Such a powerful session with Soleil. I’m still standing. Embrace the pain. I am strong enough to be weak, to be vulnerable. I feel God hold me and I let go. For the first time I wholly trust. Embrace the pain.
I’m not lying as much. I’m not working when I need to rest. I let myself cry… I’m doing the best I can. I also am asking for help, accepting.
I am so grateful for the blessing of this pain and for the courage to stay in it.
Today I saw Ashley and told her about total system shutdown yesterday. I told her I’ve had that in the hospital but that it’s not a reason to go in and she asked if I want to be in the hospital. No. I answered clearly, outright, without pause or thought. I just realized I was right. I don’t desire to be inpatient right now. That’s huge.
Last year on Valentine’s Day Dr. N wanted to discharge me. I wasn’t ready. I was scared and angry 1 day off Elavil in pain with no Seroquel in my system. We sparred and he admitted he was angry at him, not me. He gave back my Seroquel. We bonded. I was ready the next day. I don’t want to be in the hospital. That’s very new for me.
I think I’ve found meaning and purpose this year, though I’m not sure what they are. I feel grounded. I have a self. Self. Hm.
Getting better doesn’t have to mean letting go.
I saw Margie walking out of the parking lot. I didn’t even stop to say hi, nor did I feel the urge to, nor feel guilty for not stopping. Huge. I am making some serious progress… I am tempted to compare that progress or myself to someone normal, but I don’t know what that looks like.
(distracted by group)
I am doing better.
I’m scared to be doing well.
I’m scared to do better. I’m scared to do worse. At least I’m not scared to be scared anymore.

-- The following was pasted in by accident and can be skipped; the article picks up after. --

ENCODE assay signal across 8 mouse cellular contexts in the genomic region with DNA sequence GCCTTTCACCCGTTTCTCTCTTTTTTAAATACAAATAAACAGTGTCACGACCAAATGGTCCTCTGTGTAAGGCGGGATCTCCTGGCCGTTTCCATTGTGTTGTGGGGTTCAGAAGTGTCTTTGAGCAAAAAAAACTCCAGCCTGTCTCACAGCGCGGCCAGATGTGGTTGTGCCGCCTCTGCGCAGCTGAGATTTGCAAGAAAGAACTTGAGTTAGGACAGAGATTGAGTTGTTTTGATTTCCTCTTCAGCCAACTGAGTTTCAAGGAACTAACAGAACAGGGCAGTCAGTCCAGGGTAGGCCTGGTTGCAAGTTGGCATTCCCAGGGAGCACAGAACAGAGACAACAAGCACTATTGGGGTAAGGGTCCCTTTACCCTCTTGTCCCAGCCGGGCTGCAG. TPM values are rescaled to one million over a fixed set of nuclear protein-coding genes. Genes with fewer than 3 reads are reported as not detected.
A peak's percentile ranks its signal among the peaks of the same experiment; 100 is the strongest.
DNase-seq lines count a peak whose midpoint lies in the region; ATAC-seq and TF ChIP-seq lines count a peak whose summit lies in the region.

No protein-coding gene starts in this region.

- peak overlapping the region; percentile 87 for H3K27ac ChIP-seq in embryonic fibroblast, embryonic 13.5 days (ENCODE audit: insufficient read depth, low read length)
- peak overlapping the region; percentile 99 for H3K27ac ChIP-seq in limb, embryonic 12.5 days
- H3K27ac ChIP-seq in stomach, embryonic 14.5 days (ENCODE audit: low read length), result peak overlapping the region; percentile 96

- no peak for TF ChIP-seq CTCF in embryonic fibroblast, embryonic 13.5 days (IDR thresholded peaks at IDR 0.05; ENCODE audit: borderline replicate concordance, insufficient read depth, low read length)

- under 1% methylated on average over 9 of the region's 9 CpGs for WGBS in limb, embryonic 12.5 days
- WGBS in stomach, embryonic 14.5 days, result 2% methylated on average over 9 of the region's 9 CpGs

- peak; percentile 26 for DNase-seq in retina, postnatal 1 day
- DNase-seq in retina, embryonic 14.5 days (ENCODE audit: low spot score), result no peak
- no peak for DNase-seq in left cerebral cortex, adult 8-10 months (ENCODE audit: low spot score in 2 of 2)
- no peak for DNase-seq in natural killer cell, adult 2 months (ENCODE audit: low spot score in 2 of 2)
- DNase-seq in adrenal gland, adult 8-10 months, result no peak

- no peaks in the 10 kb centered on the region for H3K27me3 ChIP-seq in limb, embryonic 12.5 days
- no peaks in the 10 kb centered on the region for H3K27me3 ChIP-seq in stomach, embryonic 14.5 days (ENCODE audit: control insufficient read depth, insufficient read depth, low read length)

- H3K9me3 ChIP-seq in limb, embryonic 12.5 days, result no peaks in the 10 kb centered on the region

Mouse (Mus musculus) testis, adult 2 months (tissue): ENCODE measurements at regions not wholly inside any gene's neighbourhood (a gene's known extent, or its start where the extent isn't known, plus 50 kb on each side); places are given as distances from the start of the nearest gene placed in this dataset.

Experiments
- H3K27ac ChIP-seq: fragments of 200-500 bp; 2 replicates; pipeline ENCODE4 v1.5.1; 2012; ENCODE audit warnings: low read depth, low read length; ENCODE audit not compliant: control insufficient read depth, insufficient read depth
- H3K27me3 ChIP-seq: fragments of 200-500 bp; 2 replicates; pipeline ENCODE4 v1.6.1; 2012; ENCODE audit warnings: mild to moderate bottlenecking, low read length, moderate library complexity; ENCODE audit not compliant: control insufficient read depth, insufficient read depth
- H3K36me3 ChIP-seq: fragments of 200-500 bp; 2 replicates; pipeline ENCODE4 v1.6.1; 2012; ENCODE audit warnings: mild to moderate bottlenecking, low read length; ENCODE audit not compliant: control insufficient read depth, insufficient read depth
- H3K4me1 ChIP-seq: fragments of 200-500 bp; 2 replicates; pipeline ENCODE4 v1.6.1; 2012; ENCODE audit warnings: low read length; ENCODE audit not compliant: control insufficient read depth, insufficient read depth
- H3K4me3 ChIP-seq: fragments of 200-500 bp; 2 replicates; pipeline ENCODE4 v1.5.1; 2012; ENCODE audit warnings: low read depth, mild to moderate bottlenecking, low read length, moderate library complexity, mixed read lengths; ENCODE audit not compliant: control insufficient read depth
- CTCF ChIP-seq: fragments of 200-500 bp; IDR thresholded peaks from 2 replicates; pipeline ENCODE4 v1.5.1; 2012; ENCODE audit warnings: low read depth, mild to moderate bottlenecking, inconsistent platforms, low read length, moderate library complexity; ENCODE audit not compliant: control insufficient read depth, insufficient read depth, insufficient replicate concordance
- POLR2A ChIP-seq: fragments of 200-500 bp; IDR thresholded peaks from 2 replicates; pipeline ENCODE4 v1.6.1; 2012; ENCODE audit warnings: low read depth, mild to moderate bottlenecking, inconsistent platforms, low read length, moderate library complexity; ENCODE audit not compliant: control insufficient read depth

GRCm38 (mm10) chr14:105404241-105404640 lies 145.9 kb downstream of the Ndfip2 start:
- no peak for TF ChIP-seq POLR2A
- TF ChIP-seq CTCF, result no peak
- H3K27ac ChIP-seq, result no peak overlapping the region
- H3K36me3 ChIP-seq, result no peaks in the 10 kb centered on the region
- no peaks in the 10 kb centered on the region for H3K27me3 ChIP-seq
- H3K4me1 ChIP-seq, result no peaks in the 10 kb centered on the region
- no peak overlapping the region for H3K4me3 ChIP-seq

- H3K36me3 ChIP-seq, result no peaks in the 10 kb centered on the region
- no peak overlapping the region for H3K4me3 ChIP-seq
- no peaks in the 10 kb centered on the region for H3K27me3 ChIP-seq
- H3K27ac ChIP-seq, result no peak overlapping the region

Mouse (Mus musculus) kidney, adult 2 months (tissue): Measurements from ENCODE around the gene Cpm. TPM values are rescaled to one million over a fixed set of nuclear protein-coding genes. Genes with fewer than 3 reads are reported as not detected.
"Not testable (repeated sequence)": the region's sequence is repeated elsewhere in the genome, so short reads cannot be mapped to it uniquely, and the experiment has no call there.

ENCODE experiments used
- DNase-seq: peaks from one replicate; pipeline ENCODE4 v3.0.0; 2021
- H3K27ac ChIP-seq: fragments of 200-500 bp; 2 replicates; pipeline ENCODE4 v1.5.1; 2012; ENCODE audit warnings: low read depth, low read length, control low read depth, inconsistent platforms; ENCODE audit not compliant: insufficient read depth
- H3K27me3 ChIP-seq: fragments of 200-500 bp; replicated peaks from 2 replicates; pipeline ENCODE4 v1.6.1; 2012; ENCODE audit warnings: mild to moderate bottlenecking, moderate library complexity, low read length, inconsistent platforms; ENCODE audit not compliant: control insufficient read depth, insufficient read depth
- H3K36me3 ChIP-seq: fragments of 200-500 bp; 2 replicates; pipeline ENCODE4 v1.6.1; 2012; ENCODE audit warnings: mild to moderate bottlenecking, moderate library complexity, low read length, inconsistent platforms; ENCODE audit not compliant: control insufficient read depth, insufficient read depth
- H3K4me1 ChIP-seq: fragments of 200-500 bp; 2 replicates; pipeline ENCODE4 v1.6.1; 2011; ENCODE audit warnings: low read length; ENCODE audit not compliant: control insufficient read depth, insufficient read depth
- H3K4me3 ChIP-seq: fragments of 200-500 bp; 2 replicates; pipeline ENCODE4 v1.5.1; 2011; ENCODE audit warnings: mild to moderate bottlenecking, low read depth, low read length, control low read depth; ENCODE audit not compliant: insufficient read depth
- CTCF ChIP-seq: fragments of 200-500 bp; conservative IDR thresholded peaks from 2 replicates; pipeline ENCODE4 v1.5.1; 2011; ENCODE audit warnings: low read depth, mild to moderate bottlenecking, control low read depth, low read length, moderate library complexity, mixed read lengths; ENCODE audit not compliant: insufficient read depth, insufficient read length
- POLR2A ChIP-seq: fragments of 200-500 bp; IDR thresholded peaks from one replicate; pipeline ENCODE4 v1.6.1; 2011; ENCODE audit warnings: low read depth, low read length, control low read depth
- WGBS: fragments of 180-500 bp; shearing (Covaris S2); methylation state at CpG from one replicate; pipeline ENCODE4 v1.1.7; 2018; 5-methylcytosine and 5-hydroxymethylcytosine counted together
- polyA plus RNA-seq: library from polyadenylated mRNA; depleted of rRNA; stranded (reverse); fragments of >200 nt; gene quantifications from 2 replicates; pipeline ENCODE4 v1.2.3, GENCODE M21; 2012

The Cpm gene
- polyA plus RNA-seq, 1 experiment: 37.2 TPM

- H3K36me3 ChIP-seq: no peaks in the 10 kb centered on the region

S-’s grandma died tonight. It’s got me thinking about storms. Helps that it’s raining. I texted, “I know right now it’s a tornado. Just remember I’m not afraid of the storm.” She took it as me thinking she was afraid. It had nothing to do with that.
I like storms. All kinds of storms. Most people hate them or are afraid. But I don’t mind getting wet. I also don’t mind putting myself in danger most of the time for a good cause. I stop on the freeway to help people who are stuck. I talk to homeless people. I give money to strangers. I salt the chickens and empty the whitehouses. I search for people who are in danger. I listen. Instead of running from the fire or crisis, I walk towards it.
When I am in crisis or someone I love has died and I am devastated I find that most people are afraid of the storm. They mean well and say things like “they’re in a better place” or “I’m here if you need anything” or “I’ll pray for you.” But when it’s 3am and I’m pissed at God ‘cuz it’s not fair and I haven’t showered in a week and am a mess from crying, calling them will not yield support. I don’t need to hear that it will all be okay or that time heals or that they know how I feel. They don’t. And it makes me mad.
I do my best to be the friend who brings an umbrella for you but is not afraid to brave the storm. To sit with you in the rain until you’re ready to come inside. I’m no stranger to hospitals, 3am phone calls, people crashing on my couch, safety missions, long text or IM conversations. And I don’t bullshit. I choose my words carefully. Silence is often more powerful than words.
I know what it’s like to walk alone in the rain. To have someone who walks with me for awhile, who listens, who’s not scared of my plight and respects me – that is a Godsend, a gift I pay forward.
I may be terrified of my own storm, but holding hands through yours makes me stronger.